JAPANESE KOKESHI: An Evolving Work of Art

Evolution of Kokeshi

Traditional and Sosaku Kokeshi have been an icons primarily from the northern regions of Japan for centuries. Note: that the Master Craftspersons (1950s-1980s) are either deceased or at an age where they are hoping to pass on their craft to family members, and other generations, in countless towns and villages throughout Japan. The major problem is that the talent pool of younger craftsmen and women is quickly shrinking, because they are not interested in investing in the lengthy and painstaking work required to produce these unique lathe-turned wooden creations.

If you are a serious collector of historic pieces, it is time to act to obtain notable works of the Kokeshi craft. In perusing on-line listings you will see that less and less notable works of art are available, and those pieces have prices that are increasitng at a high rate. The majority of pieces being sold are inspired and made by the masters associates and apprentices under his or her direction, and not carved or painted by the master. What remains available to the collector of works produced by Master carvers is limited.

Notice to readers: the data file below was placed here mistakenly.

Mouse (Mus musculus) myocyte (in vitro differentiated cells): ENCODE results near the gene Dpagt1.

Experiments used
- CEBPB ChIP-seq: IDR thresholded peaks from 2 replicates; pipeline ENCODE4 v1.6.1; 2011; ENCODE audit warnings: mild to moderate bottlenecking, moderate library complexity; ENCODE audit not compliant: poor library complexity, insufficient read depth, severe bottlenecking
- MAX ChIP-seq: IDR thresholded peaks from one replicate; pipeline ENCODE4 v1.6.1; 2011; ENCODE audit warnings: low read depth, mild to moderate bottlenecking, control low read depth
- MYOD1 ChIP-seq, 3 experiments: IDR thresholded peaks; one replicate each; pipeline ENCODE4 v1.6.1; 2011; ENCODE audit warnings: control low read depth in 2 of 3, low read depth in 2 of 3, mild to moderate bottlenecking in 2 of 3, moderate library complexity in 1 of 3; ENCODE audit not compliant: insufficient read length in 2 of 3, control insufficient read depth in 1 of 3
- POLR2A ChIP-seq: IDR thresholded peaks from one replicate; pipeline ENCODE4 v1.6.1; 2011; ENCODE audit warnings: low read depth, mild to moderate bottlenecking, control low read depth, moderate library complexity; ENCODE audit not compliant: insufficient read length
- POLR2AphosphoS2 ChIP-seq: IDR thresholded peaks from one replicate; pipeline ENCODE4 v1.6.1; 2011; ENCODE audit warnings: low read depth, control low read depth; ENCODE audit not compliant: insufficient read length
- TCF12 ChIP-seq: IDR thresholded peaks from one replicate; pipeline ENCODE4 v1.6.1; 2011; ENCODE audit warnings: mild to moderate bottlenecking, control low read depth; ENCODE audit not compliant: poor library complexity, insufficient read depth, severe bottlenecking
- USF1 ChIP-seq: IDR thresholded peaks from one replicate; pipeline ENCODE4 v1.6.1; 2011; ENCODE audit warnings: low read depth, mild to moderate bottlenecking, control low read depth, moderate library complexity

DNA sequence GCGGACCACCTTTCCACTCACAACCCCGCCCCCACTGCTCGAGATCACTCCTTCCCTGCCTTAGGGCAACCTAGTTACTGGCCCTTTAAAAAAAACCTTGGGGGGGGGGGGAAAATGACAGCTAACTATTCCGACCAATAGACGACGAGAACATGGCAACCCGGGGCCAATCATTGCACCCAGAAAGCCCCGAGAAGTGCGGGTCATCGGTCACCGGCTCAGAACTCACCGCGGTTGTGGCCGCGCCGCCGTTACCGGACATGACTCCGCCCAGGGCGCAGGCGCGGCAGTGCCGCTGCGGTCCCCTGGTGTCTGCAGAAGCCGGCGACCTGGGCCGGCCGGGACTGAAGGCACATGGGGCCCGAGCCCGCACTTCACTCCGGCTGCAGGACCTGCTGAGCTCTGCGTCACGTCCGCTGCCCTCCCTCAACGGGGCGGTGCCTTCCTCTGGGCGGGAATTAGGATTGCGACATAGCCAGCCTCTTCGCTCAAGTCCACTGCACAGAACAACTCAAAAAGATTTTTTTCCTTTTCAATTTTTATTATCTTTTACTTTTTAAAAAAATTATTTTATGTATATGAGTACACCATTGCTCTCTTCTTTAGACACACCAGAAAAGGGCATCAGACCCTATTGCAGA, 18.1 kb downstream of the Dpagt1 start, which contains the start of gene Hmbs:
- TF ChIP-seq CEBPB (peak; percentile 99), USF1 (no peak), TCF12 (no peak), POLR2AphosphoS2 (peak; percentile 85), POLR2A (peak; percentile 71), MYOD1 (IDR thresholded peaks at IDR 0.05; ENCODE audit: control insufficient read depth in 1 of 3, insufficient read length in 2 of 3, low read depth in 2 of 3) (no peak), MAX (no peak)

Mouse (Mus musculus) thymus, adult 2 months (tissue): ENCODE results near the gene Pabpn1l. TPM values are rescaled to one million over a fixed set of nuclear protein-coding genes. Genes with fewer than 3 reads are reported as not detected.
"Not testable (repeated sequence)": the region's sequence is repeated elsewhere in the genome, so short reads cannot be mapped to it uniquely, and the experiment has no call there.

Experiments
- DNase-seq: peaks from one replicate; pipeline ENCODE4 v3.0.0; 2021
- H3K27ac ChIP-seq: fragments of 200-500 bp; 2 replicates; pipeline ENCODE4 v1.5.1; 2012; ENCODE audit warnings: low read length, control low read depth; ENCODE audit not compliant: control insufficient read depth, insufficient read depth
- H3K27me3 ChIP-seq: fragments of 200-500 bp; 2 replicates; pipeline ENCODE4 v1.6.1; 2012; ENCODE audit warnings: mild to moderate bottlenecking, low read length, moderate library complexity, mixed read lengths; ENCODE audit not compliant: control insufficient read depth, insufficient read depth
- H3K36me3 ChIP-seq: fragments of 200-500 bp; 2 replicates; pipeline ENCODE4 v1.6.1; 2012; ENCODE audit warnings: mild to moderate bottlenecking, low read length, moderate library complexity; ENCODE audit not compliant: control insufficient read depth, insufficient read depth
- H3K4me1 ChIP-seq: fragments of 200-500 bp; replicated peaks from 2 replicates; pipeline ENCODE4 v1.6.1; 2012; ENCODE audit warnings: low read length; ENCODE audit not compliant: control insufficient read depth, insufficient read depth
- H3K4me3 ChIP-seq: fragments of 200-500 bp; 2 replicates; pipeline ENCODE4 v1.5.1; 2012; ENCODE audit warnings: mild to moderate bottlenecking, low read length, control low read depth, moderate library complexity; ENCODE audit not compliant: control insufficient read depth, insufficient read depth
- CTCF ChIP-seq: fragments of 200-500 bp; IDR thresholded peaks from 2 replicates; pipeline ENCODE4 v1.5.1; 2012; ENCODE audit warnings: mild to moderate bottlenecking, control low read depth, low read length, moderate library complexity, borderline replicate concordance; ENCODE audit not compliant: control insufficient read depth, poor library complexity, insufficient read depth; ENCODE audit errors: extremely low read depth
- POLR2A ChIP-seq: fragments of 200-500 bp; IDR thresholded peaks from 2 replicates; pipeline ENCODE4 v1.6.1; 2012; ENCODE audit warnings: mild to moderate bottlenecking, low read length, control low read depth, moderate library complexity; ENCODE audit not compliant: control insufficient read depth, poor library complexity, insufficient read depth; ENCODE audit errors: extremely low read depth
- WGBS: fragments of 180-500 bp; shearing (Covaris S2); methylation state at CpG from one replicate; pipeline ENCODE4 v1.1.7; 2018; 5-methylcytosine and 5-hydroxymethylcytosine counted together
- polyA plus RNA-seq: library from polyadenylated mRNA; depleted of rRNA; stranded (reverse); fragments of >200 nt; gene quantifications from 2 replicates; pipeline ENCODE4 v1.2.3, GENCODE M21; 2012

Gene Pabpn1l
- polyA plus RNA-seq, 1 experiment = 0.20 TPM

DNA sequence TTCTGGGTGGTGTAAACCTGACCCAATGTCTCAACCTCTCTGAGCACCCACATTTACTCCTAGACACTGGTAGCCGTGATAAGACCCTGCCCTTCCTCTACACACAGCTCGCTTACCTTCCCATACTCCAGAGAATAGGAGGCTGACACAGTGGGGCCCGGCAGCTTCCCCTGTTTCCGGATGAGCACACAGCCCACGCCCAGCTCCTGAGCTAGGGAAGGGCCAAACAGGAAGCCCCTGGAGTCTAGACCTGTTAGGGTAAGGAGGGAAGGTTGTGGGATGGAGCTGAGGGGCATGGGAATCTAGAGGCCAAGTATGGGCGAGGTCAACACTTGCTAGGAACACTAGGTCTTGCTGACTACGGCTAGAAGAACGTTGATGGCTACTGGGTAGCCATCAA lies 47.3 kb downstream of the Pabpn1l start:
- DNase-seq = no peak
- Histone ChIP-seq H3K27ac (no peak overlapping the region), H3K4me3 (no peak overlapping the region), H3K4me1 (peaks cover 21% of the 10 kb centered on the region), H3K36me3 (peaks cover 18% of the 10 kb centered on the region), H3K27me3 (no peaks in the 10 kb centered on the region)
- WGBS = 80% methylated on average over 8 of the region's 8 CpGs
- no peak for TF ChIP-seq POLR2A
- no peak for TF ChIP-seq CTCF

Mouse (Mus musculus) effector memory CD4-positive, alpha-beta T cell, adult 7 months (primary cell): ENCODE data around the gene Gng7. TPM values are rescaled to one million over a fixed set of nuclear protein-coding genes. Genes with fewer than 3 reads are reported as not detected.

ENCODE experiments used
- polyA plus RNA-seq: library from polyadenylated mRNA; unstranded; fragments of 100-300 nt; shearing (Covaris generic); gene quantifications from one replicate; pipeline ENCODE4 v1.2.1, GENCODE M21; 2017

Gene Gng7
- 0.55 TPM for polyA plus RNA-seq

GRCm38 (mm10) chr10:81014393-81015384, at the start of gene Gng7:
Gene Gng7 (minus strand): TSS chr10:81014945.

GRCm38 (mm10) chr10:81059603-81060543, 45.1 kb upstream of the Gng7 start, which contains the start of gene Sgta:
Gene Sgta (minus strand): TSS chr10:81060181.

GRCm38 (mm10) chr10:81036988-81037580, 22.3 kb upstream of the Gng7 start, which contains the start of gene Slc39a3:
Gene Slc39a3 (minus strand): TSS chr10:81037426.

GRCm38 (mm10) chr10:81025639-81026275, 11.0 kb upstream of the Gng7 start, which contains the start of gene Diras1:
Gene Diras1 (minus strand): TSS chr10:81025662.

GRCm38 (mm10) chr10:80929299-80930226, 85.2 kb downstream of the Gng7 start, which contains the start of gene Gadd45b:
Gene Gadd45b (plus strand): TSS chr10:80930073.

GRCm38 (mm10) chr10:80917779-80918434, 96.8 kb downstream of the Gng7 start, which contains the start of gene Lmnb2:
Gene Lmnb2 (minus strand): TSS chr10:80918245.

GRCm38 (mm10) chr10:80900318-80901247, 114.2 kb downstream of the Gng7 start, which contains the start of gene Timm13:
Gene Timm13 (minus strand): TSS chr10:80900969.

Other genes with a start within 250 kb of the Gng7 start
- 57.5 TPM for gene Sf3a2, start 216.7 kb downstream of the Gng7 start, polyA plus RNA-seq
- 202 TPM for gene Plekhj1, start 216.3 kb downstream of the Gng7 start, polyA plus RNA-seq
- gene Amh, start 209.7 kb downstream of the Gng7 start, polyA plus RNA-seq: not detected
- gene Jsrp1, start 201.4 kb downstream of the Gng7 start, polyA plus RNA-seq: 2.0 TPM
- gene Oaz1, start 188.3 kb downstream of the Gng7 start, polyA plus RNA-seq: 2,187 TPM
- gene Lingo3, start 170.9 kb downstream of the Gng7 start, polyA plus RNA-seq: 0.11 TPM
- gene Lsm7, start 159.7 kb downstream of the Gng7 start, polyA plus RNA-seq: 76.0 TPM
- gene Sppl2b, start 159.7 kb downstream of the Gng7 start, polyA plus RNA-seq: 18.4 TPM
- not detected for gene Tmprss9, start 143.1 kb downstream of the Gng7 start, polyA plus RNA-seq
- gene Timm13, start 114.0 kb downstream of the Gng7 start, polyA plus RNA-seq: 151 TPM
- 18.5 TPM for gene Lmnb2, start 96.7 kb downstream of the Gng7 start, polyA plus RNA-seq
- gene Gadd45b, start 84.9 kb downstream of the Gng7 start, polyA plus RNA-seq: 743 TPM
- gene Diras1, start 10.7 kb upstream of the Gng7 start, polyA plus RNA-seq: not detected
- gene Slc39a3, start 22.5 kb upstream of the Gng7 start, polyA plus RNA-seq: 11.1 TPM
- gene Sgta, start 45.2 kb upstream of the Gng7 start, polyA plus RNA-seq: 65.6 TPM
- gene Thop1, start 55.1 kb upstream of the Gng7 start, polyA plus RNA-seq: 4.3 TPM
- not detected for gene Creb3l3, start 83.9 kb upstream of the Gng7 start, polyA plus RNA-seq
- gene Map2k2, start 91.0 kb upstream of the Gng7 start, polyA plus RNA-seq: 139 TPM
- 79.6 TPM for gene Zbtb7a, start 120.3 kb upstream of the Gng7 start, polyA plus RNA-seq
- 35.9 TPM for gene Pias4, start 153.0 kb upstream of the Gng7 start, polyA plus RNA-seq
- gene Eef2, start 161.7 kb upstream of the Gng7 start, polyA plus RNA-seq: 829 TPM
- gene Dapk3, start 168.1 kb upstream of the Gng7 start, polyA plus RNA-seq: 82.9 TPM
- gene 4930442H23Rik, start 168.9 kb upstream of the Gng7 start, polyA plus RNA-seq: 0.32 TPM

In being retired academic educators and specialists in Kokeshi, we recently participated in a telecommunication session of a select group of educators in Gifu focused on the evolution of the Japanese Kokeshi Arts. It was shocking to hear what Japanese presenters cited regarding Kokeshi, and the changes taking place through each of the Kokeshi-producing regions in Northern Japan. New materials and technology, and what is referred to as bases and media, such as plastics and polymer clay, are beginning to dominate the Kokeshi world, and the natural material of wood, which formed the basis of Kokeshi are disappearing. The historical/cultural traditions typically incorporated into Kokeshi creations are limited, and have abstract graphic interpretations of traditional motif. They serve as a reminder of the traditional Japanese culture. Of course, this is good for the collector of contemporary works of art who are looking for the evolution of Kokeshi now giving more freedom of expression to the new carver, but do they retain the essence of Kokeshi art and design?

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